|Full name||Kenzo Yokoyama|
|Date of birth||January 21, 1943|
|Place of birth||Saitama, Saitama, Japan|
|Height||1.75 m (5 ft 9 in)|
|1959–1961||Kawaguchi High School|
|* Senior club appearances and goals counted for the domestic league only|
Biography[change | change source]
Yokoyama was born in Saitama on January 21, 1943. After graduating from Rikkyo University, he joined his local club Mitsubishi Motors in 1966. He played as regular goalkeeper from first season and played all matches in Japan Soccer League until 1974. In 1975, he was deprived of regular goalkeeper by Mitsuhisa Taguchi. The club won the league champions 2 times (1969 and 1973) and the 2nd place 6 times. The club also won 1971 and 1973 Emperor's Cup. He retired in 1977. He played 136 games in the league. He was selected Best Eleven 7 times.
In October 1964, when Yokoyama was a Rikkyo University student, he was selected the Japan national team for 1964 Summer Olympics in Tokyo. At this competition, he debuted and played all matches on behalf of Tsukasa Hosaka fractured his hand just before Olympics. After that, Yokoyama became a regular goalkeeper at Japan national team. In 1968, he was selected Japan for 1968 Summer Olympics in Mexico City. He played all matches and Japan won Bronze Medal. In 2018, this team was selected Japan Football Hall of Fame. He also played at 1966, 1970 and 1974 Asian Games. He played 49 games for Japan until 1974.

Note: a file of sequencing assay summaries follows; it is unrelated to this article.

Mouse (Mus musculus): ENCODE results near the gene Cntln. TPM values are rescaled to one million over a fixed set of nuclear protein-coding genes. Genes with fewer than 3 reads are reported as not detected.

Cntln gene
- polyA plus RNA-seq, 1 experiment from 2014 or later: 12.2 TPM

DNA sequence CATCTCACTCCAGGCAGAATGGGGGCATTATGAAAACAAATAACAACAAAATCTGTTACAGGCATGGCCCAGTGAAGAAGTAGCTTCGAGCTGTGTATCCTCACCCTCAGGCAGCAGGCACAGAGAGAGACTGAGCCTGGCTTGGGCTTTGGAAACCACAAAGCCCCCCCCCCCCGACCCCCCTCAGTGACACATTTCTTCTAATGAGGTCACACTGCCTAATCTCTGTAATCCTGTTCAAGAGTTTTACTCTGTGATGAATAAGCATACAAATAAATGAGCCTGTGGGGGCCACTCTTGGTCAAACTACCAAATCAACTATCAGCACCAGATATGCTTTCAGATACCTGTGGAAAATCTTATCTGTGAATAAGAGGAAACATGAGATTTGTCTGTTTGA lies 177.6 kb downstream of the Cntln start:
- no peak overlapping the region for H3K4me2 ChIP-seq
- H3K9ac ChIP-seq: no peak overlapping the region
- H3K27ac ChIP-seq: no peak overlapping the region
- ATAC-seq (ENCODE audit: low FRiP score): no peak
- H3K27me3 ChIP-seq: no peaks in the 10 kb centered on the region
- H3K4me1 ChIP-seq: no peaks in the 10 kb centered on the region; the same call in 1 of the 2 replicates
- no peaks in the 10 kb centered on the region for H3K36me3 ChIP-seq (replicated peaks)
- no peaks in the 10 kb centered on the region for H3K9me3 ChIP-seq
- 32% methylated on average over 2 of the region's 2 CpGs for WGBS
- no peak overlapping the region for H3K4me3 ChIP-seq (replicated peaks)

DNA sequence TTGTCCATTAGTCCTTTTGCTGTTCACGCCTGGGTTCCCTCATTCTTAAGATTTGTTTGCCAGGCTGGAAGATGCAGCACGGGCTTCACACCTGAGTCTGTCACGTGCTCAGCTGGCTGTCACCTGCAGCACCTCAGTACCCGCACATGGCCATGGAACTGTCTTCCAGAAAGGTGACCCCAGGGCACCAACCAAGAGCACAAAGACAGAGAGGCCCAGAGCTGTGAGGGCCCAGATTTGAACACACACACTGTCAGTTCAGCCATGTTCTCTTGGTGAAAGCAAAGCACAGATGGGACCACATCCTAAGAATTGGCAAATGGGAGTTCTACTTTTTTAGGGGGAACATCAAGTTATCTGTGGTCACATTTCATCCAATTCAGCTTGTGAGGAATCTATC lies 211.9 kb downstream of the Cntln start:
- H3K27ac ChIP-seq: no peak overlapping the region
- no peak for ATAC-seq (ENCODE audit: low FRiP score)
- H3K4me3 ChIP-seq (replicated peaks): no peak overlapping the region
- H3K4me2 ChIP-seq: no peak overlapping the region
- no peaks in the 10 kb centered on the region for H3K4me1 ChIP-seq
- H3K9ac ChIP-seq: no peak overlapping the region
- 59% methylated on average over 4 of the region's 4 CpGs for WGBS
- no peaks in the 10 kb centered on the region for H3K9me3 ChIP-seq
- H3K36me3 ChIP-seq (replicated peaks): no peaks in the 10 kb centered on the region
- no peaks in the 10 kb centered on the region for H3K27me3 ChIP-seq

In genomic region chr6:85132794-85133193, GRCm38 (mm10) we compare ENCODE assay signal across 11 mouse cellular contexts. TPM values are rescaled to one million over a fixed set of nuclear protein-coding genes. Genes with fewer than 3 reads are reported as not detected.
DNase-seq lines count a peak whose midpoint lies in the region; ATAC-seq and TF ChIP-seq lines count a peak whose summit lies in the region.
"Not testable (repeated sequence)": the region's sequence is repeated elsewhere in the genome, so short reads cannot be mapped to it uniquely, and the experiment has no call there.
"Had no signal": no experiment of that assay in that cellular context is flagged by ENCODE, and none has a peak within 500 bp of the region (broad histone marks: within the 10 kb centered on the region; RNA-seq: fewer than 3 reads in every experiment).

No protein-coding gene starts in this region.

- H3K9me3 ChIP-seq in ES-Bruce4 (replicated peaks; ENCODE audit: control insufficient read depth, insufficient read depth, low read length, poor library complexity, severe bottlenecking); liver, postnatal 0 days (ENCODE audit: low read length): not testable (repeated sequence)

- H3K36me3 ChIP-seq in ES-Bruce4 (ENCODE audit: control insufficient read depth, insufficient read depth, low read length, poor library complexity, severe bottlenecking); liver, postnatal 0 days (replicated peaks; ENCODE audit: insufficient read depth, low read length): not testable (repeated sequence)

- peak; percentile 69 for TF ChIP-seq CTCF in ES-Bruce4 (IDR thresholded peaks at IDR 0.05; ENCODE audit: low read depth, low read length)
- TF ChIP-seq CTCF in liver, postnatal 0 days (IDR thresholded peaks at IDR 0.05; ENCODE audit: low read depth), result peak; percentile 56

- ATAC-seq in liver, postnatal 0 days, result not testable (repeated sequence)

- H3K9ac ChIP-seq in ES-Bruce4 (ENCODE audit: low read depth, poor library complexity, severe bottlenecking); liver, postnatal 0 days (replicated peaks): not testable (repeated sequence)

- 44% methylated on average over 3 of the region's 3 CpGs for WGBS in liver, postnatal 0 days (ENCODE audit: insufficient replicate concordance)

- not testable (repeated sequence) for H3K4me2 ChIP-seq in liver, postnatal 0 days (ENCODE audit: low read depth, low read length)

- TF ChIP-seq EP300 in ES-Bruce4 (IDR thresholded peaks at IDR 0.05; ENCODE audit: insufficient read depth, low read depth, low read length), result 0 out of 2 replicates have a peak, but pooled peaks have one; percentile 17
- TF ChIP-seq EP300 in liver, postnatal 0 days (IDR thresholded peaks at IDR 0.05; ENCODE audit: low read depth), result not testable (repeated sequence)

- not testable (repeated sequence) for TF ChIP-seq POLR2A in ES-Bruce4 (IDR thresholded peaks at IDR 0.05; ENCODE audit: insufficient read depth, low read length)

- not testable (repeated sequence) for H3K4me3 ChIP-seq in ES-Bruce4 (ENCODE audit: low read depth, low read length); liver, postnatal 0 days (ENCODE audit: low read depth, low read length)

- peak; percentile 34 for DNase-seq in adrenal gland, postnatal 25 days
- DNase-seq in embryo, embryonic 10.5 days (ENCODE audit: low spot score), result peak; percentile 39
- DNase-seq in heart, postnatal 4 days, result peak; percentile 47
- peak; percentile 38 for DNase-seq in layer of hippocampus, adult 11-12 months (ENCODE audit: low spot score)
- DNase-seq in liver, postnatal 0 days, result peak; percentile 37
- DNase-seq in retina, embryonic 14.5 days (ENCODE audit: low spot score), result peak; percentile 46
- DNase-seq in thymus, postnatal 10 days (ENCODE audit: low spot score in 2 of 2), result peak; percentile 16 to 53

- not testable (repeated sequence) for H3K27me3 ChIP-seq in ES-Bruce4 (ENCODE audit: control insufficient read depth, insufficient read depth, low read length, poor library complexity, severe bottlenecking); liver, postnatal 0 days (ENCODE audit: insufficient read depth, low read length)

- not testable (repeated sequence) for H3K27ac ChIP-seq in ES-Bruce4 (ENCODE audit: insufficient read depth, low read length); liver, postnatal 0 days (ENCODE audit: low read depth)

In 1976, when Yokoyama played for Mitsubishi Motors (later Urawa Reds), he became a playing manager as Hiroshi Ninomiya successor. In 1978, the club won all three major titles in Japan; Japan Soccer League, JSL Cup and Emperor's Cup. It was first domestic treble for a Japanese club. The club also won 1980 Emperor's Cup, 1981 JSL Cup and 1982 Japan Soccer League. He resigned in 1984. In 1988, he became a manager for the Japan national team as Yoshinobu Ishii successor, where he coached Japan in the country's first competitive tournament, the 1988 AFC Asian Cup. At 1990 World Cup qualification in 1989, Japan lost in First round. Although Yokoyama managed at 1990 Asian Games, he resigned in 1991. In 1994, he became a manager for Urawa Reds as Takaji Mori successor. However, the club finished at the bottom in 1994 season and he resigned end of season. In 1995, he became a general manager. From October 2000, he managed the club. In 2002, he resigned as general manager.
In 2005, Yokoyama was selected Japan Football Hall of Fame.
Statistics[change | change source]
|1966||Mitsubishi Motors||JSL Division 1||14||0|
|Japan national team|
References[change | change source]
Other websites[change | change source]
- Kenzo Yokoyama at International Olympic Committee
- Kenzo Yokoyama at Olympic Channel
- Kenzo Yokoyama at Olympedia
- Kenzo Yokoyama at FIFA
- Kenzo Yokoyama at J.League (manager) (in Japanese)
- Kenzo Yokoyama at National Football Teams.com
- Kenzo Yokoyama at Transfermarkt (player)
- Kenzo Yokoyama at Transfermarkt (manager)
- Japan Football Hall of Fame at Japan Football Association
- Japan Football Hall of Fame (Japan team at 1968 Olympics) at Japan Football Association